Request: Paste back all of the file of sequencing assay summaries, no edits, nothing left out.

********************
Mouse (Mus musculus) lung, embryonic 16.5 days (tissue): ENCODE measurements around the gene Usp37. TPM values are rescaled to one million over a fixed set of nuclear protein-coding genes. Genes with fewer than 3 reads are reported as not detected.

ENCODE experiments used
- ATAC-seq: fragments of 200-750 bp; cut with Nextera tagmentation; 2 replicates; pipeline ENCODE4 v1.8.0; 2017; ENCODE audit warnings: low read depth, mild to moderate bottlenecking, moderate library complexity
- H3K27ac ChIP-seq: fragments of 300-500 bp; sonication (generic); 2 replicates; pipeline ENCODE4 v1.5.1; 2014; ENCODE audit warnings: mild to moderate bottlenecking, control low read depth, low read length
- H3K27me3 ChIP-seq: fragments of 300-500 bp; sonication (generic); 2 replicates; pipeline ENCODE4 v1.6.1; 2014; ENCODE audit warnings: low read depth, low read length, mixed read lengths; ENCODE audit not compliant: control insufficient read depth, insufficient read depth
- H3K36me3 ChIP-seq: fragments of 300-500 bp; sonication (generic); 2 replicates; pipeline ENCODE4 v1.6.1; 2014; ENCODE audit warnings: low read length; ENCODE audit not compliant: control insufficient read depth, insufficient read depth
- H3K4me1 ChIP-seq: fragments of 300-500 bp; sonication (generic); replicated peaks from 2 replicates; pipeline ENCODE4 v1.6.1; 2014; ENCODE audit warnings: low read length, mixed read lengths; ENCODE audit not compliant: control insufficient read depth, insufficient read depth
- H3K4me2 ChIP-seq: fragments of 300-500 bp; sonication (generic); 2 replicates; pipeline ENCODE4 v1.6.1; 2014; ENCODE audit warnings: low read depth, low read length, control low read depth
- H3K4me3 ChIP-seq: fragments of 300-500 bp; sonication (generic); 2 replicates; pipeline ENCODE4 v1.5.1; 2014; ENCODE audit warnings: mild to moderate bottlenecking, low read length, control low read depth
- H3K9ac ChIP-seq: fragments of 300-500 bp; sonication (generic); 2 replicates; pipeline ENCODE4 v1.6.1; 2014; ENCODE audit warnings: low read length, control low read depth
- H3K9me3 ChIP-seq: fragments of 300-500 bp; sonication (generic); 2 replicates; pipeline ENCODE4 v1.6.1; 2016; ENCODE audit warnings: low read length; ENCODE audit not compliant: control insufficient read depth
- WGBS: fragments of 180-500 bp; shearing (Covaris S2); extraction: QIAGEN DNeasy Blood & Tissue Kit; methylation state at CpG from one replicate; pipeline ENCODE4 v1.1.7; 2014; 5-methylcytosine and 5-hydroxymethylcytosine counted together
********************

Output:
Mouse (Mus musculus) lung, embryonic 16.5 days (tissue): ENCODE measurements around the gene Usp37. TPM values are rescaled to one million over a fixed set of nuclear protein-coding genes. Genes with fewer than 3 reads are reported as not detected.

ENCODE experiments used
- ATAC-seq: fragments of 200-750 bp; cut with Nextera tagmentation; 2 replicates; pipeline ENCODE4 v1.8.0; 2017; ENCODE audit warnings: low read depth, mild to moderate bottlenecking, moderate library complexity
- H3K27ac ChIP-seq: fragments of 300-500 bp; sonication (generic); 2 replicates; pipeline ENCODE4 v1.5.1; 2014; ENCODE audit warnings: mild to moderate bottlenecking, control low read depth, low read length
- H3K27me3 ChIP-seq: fragments of 300-500 bp; sonication (generic); 2 replicates; pipeline ENCODE4 v1.6.1; 2014; ENCODE audit warnings: low read depth, low read length, mixed read lengths; ENCODE audit not compliant: control insufficient read depth, insufficient read depth
- H3K36me3 ChIP-seq: fragments of 300-500 bp; sonication (generic); 2 replicates; pipeline ENCODE4 v1.6.1; 2014; ENCODE audit warnings: low read length; ENCODE audit not compliant: control insufficient read depth, insufficient read depth
- H3K4me1 ChIP-seq: fragments of 300-500 bp; sonication (generic); replicated peaks from 2 replicates; pipeline ENCODE4 v1.6.1; 2014; ENCODE audit warnings: low read length, mixed read lengths; ENCODE audit not compliant: control insufficient read depth, insufficient read depth
- H3K4me2 ChIP-seq: fragments of 300-500 bp; sonication (generic); 2 replicates; pipeline ENCODE4 v1.6.1; 2014; ENCODE audit warnings: low read depth, low read length, control low read depth
- H3K4me3 ChIP-seq: fragments of 300-500 bp; sonication (generic); 2 replicates; pipeline ENCODE4 v1.5.1; 2014; ENCODE audit warnings: mild to moderate bottlenecking, low read length, control low read depth
- H3K9ac ChIP-seq: fragments of 300-500 bp; sonication (generic); 2 replicates; pipeline ENCODE4 v1.6.1; 2014; ENCODE audit warnings: low read length, control low read depth
- H3K9me3 ChIP-seq: fragments of 300-500 bp; sonication (generic); 2 replicates; pipeline ENCODE4 v1.6.1; 2016; ENCODE audit warnings: low read length; ENCODE audit not compliant: control insufficient read depth
- WGBS: fragments of 180-500 bp; shearing (Covaris S2); extraction: QIAGEN DNeasy Blood & Tissue Kit; methylation state at CpG from one replicate; pipeline ENCODE4 v1.1.7; 2014; 5-methylcytosine and 5-hydroxymethylcytosine counted together